Tips for Battling Stress and Emotional Eating

March 12, 2021 6 min read

Tips for Battling Stress and Emotional Eating

Did you know that food is the most common way of coping with negative emotions?  Whether it is stress, anxiety, or depression - food provides a dopamine hit to the brain and we feel good.  Although that feeling wears off pretty quickly, and then we run into other feelings - guilt, shame, anger, frustration, etc. So this stress eating, or emotional eating, then creates a negative feedback loop.  

A big part of why we do it is because it is a distraction, but we also need to realize that it is our body’s innate chemical response.  So before we dive into tips, we want to help you understand the body’s stress response, and why although it may feel like our lack of willpower driving us towards the box of oreos, it is actually a somewhat automatic response by the body!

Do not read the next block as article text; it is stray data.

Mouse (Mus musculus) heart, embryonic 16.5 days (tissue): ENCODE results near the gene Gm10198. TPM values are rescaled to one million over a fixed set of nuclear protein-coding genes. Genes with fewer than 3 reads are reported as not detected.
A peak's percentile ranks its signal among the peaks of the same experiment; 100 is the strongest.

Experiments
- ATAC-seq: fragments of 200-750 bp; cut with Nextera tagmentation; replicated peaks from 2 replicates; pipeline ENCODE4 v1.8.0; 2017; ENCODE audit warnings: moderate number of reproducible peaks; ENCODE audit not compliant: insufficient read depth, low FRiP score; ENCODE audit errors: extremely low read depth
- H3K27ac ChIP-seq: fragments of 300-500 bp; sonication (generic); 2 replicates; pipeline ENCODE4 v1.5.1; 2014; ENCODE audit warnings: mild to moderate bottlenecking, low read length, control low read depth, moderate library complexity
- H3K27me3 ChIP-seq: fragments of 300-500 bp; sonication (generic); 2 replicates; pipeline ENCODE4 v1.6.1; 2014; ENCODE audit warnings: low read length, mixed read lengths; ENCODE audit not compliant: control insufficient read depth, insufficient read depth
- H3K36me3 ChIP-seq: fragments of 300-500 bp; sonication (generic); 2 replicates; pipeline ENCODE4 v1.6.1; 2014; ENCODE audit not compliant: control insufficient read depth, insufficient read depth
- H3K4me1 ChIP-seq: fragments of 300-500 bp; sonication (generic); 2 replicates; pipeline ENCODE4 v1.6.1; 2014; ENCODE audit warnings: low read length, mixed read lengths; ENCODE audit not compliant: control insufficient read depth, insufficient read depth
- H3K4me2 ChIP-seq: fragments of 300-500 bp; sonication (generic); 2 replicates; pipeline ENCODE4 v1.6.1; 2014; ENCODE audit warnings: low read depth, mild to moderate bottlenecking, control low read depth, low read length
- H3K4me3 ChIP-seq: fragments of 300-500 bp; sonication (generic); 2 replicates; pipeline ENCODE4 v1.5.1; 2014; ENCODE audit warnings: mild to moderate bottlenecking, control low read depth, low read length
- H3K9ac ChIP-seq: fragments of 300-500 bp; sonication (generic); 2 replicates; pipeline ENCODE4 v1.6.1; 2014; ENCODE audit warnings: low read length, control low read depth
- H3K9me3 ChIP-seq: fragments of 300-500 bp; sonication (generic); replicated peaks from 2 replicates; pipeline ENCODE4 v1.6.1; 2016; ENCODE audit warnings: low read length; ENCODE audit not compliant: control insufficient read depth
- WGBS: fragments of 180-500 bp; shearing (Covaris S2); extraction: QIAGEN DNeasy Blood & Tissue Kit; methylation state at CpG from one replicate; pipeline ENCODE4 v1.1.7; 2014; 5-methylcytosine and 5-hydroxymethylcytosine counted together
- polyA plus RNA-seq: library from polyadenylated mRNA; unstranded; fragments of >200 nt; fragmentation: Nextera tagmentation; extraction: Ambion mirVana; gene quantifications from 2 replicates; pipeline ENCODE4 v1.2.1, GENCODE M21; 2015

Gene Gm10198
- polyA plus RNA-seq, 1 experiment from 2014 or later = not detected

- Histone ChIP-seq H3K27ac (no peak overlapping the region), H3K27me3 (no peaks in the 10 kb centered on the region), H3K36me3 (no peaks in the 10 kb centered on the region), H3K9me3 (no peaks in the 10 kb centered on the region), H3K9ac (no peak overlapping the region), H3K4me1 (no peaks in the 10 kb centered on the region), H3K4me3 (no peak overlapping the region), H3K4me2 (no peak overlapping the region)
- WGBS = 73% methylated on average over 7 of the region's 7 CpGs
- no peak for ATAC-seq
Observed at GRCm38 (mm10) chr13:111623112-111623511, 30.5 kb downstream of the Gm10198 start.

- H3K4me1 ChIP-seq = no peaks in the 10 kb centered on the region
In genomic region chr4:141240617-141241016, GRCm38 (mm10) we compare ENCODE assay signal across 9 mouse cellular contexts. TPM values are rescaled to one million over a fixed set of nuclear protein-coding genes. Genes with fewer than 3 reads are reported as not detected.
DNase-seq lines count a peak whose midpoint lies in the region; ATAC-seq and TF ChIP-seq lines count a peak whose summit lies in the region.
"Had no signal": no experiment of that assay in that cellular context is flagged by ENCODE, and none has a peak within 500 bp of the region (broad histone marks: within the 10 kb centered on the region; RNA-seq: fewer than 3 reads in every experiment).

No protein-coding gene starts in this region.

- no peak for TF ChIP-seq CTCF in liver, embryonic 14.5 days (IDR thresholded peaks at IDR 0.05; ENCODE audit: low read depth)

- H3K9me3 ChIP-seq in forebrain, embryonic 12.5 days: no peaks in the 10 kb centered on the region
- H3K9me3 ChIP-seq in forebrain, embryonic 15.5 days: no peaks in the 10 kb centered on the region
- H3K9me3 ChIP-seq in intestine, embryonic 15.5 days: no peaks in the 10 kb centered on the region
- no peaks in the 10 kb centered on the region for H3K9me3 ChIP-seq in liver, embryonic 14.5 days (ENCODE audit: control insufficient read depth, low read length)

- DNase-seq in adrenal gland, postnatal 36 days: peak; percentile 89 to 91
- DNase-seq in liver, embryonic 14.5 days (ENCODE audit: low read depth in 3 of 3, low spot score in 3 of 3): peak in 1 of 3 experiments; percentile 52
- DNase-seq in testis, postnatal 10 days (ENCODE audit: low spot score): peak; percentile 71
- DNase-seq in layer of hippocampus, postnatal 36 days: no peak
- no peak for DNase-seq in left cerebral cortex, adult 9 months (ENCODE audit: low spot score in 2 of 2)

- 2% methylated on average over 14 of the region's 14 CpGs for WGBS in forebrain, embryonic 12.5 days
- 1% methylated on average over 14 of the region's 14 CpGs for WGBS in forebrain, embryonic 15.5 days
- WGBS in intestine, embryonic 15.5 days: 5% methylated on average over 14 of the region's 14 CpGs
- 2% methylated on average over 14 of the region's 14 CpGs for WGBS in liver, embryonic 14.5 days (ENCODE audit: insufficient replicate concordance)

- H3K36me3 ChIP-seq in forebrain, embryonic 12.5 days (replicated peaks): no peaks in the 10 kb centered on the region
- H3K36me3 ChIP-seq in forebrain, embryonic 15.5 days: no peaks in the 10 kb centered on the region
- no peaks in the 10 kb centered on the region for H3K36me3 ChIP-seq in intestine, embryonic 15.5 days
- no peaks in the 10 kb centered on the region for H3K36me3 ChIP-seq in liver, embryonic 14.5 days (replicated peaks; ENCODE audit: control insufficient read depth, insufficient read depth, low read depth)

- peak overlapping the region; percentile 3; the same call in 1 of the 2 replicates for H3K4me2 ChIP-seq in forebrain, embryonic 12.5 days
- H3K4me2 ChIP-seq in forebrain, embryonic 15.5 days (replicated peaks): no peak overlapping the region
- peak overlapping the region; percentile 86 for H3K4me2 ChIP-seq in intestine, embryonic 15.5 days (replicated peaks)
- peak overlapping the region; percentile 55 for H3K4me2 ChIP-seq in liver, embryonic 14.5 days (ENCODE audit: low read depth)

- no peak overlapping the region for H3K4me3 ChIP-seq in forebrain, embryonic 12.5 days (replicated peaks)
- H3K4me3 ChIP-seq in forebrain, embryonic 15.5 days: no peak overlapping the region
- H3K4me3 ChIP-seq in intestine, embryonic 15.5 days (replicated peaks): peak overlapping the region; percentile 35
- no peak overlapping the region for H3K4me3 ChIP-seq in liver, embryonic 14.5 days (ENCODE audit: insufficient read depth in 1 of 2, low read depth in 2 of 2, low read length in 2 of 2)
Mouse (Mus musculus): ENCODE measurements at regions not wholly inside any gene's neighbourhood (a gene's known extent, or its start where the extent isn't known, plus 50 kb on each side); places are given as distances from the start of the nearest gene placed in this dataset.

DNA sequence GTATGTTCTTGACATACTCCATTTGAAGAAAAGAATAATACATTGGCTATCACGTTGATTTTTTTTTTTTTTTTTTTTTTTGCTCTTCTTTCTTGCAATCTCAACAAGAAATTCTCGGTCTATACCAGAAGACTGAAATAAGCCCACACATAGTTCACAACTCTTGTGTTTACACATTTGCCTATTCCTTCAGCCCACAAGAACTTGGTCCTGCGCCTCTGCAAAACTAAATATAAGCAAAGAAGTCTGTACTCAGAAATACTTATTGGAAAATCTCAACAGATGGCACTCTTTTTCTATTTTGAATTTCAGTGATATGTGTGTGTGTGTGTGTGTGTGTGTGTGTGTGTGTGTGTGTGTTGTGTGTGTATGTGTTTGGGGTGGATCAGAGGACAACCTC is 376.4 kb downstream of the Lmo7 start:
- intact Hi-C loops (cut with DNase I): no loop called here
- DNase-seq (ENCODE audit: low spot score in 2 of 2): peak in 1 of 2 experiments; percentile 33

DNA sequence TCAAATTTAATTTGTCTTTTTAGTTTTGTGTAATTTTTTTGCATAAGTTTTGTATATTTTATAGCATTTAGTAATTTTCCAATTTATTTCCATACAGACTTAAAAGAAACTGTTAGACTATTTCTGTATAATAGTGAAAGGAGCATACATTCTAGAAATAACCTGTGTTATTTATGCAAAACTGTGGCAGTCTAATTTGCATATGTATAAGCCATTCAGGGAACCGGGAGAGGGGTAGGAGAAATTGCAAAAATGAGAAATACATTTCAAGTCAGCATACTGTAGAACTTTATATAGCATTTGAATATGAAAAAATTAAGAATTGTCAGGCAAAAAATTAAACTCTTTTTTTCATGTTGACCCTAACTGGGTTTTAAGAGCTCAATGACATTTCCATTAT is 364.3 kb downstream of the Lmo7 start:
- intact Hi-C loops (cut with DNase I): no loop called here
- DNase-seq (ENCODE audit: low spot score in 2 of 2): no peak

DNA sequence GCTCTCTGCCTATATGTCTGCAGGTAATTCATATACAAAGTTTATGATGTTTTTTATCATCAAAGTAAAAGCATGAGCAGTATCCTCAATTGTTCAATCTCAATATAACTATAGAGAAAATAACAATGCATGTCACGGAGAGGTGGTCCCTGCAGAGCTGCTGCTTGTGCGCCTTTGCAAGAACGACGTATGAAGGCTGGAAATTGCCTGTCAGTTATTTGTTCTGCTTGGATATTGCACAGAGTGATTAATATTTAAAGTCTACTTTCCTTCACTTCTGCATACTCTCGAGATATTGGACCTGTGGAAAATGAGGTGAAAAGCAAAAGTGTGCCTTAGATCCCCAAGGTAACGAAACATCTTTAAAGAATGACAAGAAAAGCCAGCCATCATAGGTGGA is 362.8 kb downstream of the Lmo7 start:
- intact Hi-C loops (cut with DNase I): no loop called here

The Body’s Response to Stress 

The stress response within the body is actually quite incredible.  The response starts in our brain and goes all the way to the adrenals, which are two little organs that sit on top of our kidneys.  This part of the body is known as our HPA axis where our hypothalamus acts as somewhat of an alarm system that is always looking for potential dangers.  When it senses one, it sends a signal to our pituitary gland, which then sends chemical signals to the adrenals to produce adrenaline and cortisol.  This production of stress hormones is to help us go into fight or flight mode when we need to evade or respond to a danger (this activates our sympathetic nervous system).  This response and the negative feedback loop is pictured below. 

When this response happens, there are a few different physical reactions the body initiates: